This curricular drought creates a problem: doctoral students in b-schools see that the jobs are in strategy and entrepreneurship, so they incline toward more marketable dissertations (e.g., on alliances or IPOs rather than stratification or corporate crime). This is not a good trend for the future of the field. OMT’s solution has been to locate and disseminate “high impact” electives (that is, those that paying customers would take voluntarily) among new faculty, in hopes of documenting the value of organization theory to deans and department chairs that control faculty jobs.

    Some of the results are at I also have a brief write-up of this initiative and its rationale for anyone that’s interested.



    September 8, 2009 at 1:45 am

  6. Many prominent organizational sociologists teach in business schools: Burt, Baron, Carroll, Hannan, Hirsch, Useem, Uzzi, among others. Other prominent organizational sociologists teach in sociology departments: Aldridch, Dobbin,Fligstein, and Galaskiewicz. It seems to me that business school have expanded opportunities for organizational sociologists and continue to make it an attractive career.

    While I agree with Jerry that teaching is decoupled from research in business schools this is not only an org theory phenomenon. And decoupling actually facilitates rather than hinder the role of sociology in business schools. One of the problems of teaching sociology of organization in business school is that the managerial/business implications are not readily apparent. Decoupling makes it easier to hire sociologist or sociologically-inclined academics trained in business schools.

    Now some sociologist believe that studying business organizations makes you pro-business and I now of at least one case where this became a major issue in a decision not to hire a sociologist of organizations in a sociology department. I am not sure how widespread the problem is but I do think it exists.

    Overall, in my view, business schools have helped develop and sustain organizational sociology.

    A bigger threat to organizational sociology is in my mind, economic sociology. For some, not all, economic sociologist, organizationsl are irrelevant, and all we have to study is markets and networks. Now I believe economic sociology and organizational sociology are overlapping and can and should co-exist, but the view by some economic sociologits that organizations do not matter is more of a threat to the vibrancy of the study of organizations in sociology, than whether it is conducted in sociology departments or in business schools.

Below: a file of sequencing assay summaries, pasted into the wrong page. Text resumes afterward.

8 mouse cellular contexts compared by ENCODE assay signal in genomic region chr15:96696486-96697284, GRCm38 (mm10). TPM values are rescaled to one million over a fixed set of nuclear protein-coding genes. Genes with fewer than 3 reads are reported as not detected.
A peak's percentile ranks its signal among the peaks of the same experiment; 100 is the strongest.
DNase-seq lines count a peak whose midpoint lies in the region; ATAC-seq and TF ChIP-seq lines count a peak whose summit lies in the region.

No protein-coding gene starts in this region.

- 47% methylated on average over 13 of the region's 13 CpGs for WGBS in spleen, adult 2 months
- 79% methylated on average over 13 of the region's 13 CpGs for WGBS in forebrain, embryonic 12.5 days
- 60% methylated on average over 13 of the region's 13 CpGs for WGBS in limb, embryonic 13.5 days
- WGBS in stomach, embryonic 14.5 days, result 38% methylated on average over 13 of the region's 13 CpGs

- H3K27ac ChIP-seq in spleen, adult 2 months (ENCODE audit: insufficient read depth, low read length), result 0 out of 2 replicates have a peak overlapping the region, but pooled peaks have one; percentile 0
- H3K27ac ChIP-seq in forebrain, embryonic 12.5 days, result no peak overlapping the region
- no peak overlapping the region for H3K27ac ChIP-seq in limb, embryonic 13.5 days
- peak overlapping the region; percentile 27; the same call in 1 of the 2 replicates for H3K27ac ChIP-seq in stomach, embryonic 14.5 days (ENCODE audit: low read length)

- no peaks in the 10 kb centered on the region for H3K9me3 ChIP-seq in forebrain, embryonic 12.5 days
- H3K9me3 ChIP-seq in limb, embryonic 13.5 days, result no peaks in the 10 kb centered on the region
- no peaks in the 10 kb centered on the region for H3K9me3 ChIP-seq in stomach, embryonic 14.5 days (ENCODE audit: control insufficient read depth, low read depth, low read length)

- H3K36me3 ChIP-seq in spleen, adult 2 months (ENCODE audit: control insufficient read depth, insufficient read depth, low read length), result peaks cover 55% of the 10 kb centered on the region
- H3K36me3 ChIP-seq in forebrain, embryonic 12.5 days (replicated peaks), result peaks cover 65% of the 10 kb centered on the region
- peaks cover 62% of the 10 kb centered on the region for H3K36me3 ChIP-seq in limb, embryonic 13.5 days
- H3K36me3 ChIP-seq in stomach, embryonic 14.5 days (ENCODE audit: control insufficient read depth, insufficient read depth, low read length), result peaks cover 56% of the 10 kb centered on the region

September 8, 2009 at 4:36 pm

  7. Dick Scott predicted the demise of organizational sociology in sociology back in the early 90s. For the most part, I think he was right. The org scholars in soc departments that Willie mentioned are hardly young: they came of career age before the boom in b-school positions, so that option wasn’t as viable.

    “Brain drain” is definitely occurring among younger scholars. Also, I can only think of two established orgs scholars who left a b-school in favor of a soc department (Martin Ruef and Trond Peterson), but plenty who have gone the other way.

    I predict that at some point, soc departments are going to stop giving interviews to junior org scholars. There’s only so many times they can fall, Charlie Brown like, for the “oh, but I really want to be in a sociology department” line. (Even if the candidates truly believe their own rhetoric at the time, seeing an offer letter with a six-figure starting salary does wonders for changing their minds.) For soc departments, especially now, opportunities to search are too scare to waste an offer on someone who is going to sit on it until March and then wind up going to a b-school anyway. There are usually plenty of other strong, if not stronger, candidates in other areas who are more likely to come.



    September 11, 2009 at 2:22 pm

  8. Although I am doing work that focuses more on markets (or fields) and networks than on what happens in organizations directly, I second Willie’s comment: economic and organizational should co-exist, informing each other. Done well, research at supra-organizational levels of analysis takes the black box out of environmental selection, which paradoxically has the effect of bringing organizations back in.



    September 22, 2009 at 7:39 am